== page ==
(ii) Is not subject to the requirement of paragraph (d)(2)(i) of this section if the carrier and shipper agree in writing, before transportation operations, that the shipper is responsible for monitoring the temperature conditions during the transportation operation or otherwise ensuring that the food was held under acceptable temperature conditions during the transportation operation. The carrier must provide the written agreement to the receiver, if requested. The written agreement is subject to the records requirements of §1.912(b).
 
(3) Before offering a vehicle or transportation equipment with an auxiliary refrigeration unit for use for the transportation of food that can support the rapid growth of undesirable microorganisms in the absence of temperature control, a carrier must pre-cool each mechanically refrigerated freezer and cold storage compartment as specified by the shipper in accordance with paragraph (b)(3) of this section.
(4) A carrier that offers a bulk vehicle for food transportation must provide information to the shipper that identifies the three previous cargoes transported in the vehicle. The shipper and carrier may agree in writing that the carrier will provide information that identifies fewer than three previous cargoes or that the carrier need not provide any such information if procedures have been established that would ensure that the bulk vehicle offered will be adequate for the intended transportation operation, e.g., if the carrier by contract, will only offer vehicles dedicated to hauling a single type of product. The written agreement is subject to the records requirements of §1.912(b).
(5) A carrier that offers a bulk vehicle for food transportation must provide information to the shipper that describes the most recent cleaning of the bulk vehicle, except that a shipper and carrier may agree in writing that the carrier need not provide any such information, if the carrier follows procedures that would ensure that the bulk vehicle offered will be adequate for the intended transportation operation, e.g., if the carrier has contractually agreed to use a specified cleaning procedure at specified intervals or if the shipper cleans the vehicle at his own facility. The written agreement is subject to the records requirements of § 1.912(b).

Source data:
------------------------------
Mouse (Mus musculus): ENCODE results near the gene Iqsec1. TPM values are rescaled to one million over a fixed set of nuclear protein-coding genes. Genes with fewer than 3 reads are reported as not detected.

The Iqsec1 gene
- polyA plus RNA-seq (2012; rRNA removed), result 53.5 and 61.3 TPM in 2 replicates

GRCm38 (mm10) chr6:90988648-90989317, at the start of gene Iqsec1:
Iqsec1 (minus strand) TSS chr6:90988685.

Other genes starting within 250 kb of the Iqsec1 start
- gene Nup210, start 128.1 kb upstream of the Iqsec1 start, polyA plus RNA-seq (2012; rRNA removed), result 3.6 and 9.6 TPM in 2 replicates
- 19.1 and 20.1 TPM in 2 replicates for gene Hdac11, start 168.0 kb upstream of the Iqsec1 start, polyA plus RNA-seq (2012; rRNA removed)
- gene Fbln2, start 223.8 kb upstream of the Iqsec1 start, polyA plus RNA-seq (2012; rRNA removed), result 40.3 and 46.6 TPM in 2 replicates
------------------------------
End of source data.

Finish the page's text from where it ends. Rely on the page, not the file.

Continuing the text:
(6) A carrier must develop and implement written procedures subject to the records requirements of §1.912(b) that:
(i) Specify practices for cleaning, sanitizing if necessary, and inspecting vehicles and transportation equipment that the carrier provides for use in the transportation of food to maintain the vehicles and the transportation equipment in appropriate sanitary condition as required by §1.906(b);
(ii) Describe how it will comply with the provisions for temperature control in paragraph (2) of this section, and;
(iii) Describe how it will comply with the provisions for the use of bulk vehicles in paragraphs (d)(4) and (d)(5)of this section.
 
Training
 
§1.910 What training requirements apply to carriers engaged in transportation operations?
(a) Carriers must provide training to personnel engaged in transportation operations that provides an awareness of potential food safety problems that may occur during food transportation, basic sanitary transportation practices to address those potential problems and the responsibilities of the carrier under this part. The training must be provided upon hiring and as needed thereafter.
(b) Carriers must establish and maintain records documenting the training described in paragraph (a) of this section. Such records must include the date of the training, the type of training, and the person(s) trained. These records are subject to the records requirements of §1.912(c).
 
Records
 
§1.912 What record retention and other records requirements apply to shippers and carriers engaged in transportation operations?
(a) Shippers must retain records that demonstrate that they provide information to carriers as required by § 1.908(b)(1) and (3) as a regular part of their transportation operations for a period of 12 months beyond when the shipper is subject to any requirement to provide such information.
(b) Carriers must retain any written agreements required by §1.908(d)(2)(ii) of this subpart and records of the written procedures required by §1.908(d)(6) for a period of 12 months beyond when the agreements and procedures are in use in their transportation operations.
(c) Carriers must retain training records required by §1.910(b) for a period of 12 months beyond when the person identified in any such records continues to perform the duties for which the training was provided.
(d) Shippers and carriers must make all records required by this subpart available to a duly authorized individual promptly upon oral or written request.
(e) All records required by this subpart must be kept as original records, true copies (such as photocopies, pictures, scanned copies, microfilm, microfiche, or other accurate reproductions of the original records), or electronic records, which must be kept in accordance with part 11 of this chapter.
(f) Except for the written procedures required by §1.908(d)(6), offsite storage of records is permitted after 6 months following the date that the record was made if such records can be retrieved and provided onsite within 24 hours of request for official review. The written procedures required by §1.908(d)(6) must remain onsite as long as the procedures are in use in transportation operations. Electronic records are considered to be onsite if they are accessible from an onsite location.